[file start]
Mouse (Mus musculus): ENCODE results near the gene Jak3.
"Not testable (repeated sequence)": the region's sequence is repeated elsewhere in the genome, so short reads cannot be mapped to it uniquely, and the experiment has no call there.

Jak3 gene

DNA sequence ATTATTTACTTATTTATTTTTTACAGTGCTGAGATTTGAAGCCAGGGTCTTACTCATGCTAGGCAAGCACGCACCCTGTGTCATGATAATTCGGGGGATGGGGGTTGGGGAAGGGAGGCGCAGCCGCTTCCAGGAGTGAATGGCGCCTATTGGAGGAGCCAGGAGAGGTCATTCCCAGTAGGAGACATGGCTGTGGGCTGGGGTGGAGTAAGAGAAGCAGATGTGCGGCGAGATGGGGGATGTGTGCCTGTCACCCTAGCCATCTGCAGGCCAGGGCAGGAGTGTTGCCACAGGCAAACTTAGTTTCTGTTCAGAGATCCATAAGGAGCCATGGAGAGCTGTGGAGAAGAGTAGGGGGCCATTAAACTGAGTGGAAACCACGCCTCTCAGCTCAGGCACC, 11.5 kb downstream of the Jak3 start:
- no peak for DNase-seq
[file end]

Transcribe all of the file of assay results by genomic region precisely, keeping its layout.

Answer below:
Mouse (Mus musculus): ENCODE results near the gene Jak3.
"Not testable (repeated sequence)": the region's sequence is repeated elsewhere in the genome, so short reads cannot be mapped to it uniquely, and the experiment has no call there.

Jak3 gene

DNA sequence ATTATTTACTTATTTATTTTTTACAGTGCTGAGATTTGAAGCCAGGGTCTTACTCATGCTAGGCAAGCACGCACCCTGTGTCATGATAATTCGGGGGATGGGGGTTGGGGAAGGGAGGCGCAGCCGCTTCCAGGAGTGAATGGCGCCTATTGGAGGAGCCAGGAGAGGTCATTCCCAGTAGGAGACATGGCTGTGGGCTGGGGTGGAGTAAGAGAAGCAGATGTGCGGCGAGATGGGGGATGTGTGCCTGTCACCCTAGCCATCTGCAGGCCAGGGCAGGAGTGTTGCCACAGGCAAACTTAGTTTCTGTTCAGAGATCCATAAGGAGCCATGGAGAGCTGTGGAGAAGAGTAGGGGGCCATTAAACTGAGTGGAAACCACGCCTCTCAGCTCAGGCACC, 11.5 kb downstream of the Jak3 start:
- no peak for DNase-seq